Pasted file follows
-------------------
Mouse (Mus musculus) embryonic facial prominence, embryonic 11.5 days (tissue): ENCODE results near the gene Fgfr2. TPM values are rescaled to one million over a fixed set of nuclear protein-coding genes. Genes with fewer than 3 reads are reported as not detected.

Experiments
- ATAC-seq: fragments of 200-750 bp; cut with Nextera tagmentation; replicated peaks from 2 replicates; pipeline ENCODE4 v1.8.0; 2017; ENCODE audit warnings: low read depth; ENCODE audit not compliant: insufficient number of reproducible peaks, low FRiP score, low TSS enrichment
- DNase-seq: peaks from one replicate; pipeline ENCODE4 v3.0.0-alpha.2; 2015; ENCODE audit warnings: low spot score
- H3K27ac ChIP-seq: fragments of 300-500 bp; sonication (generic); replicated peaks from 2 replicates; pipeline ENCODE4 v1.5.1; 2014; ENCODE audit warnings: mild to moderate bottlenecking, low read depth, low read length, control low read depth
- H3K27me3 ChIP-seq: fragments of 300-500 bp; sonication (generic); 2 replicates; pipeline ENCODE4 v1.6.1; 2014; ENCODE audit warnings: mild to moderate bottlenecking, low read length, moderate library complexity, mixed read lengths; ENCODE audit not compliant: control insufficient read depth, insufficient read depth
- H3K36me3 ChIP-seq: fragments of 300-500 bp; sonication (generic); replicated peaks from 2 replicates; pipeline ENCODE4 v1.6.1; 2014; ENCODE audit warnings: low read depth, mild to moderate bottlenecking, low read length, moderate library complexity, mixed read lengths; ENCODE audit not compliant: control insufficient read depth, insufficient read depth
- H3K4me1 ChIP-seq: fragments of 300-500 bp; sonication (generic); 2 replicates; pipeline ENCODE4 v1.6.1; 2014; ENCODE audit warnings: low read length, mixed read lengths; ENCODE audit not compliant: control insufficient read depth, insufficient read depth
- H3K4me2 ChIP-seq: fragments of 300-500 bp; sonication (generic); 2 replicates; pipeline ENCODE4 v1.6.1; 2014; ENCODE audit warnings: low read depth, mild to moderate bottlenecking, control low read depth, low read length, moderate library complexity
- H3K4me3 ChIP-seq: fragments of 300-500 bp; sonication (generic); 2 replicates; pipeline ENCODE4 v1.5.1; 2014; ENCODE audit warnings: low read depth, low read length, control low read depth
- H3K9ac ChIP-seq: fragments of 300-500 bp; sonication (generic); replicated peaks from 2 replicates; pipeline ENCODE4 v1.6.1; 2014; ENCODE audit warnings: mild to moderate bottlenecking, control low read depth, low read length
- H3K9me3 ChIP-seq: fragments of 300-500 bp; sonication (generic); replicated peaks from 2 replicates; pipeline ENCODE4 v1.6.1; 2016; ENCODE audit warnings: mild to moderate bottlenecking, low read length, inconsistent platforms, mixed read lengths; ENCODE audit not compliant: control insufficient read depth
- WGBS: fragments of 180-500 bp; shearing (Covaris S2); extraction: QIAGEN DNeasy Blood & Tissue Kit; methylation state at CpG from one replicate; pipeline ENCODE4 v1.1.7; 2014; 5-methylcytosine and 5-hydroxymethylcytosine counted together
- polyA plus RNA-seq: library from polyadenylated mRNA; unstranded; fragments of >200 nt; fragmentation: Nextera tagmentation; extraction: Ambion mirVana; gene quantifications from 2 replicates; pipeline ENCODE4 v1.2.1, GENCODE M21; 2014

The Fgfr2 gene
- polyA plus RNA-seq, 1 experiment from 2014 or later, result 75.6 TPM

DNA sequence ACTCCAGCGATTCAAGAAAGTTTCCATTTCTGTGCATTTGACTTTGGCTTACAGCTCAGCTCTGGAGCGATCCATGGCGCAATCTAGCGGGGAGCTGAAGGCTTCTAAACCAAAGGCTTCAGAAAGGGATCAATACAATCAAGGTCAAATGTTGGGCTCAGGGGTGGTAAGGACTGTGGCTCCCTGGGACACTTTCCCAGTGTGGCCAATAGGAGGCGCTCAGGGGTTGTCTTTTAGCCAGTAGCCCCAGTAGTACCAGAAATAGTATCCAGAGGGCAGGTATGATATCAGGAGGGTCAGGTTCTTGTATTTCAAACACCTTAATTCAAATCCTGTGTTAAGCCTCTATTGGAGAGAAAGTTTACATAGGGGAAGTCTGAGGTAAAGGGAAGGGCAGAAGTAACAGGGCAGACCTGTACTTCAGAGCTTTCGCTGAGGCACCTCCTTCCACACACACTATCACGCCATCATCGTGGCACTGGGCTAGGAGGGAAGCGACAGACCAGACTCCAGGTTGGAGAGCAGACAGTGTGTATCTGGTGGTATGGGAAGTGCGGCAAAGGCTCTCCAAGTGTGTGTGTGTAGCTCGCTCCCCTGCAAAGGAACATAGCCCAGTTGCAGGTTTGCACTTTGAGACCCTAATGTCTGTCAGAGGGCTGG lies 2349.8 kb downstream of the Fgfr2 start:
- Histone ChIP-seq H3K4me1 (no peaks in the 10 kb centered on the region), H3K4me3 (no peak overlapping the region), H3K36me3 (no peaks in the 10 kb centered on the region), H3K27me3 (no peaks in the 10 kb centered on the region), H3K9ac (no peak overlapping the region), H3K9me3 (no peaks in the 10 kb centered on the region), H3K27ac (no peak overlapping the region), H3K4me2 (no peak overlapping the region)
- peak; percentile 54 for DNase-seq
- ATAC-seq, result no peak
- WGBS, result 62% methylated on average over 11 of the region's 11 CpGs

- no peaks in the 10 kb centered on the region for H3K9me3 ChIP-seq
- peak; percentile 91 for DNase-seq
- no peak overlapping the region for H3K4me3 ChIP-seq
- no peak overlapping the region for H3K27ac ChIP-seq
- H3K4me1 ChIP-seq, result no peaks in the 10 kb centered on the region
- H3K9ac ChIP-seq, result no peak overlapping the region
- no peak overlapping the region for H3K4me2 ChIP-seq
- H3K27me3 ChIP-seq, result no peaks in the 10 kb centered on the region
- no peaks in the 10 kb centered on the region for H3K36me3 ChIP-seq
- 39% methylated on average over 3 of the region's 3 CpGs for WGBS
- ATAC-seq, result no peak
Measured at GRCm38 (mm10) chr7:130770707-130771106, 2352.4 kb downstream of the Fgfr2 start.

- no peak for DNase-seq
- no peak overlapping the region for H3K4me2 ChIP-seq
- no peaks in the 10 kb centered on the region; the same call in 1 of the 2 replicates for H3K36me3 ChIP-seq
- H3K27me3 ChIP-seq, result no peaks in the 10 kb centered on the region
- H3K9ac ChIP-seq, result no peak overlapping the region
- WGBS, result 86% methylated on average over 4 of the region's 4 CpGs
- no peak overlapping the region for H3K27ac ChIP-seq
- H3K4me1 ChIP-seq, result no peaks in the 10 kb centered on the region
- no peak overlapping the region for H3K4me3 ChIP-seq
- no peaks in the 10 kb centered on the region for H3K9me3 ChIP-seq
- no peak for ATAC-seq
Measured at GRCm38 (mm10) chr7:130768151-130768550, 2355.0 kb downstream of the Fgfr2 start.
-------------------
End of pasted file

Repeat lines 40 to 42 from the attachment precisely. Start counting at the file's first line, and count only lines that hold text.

- no peak overlapping the region for H3K27ac ChIP-seq
- H3K4me1 ChIP-seq, result no peaks in the 10 kb centered on the region
- no peak overlapping the region for H3K4me3 ChIP-seq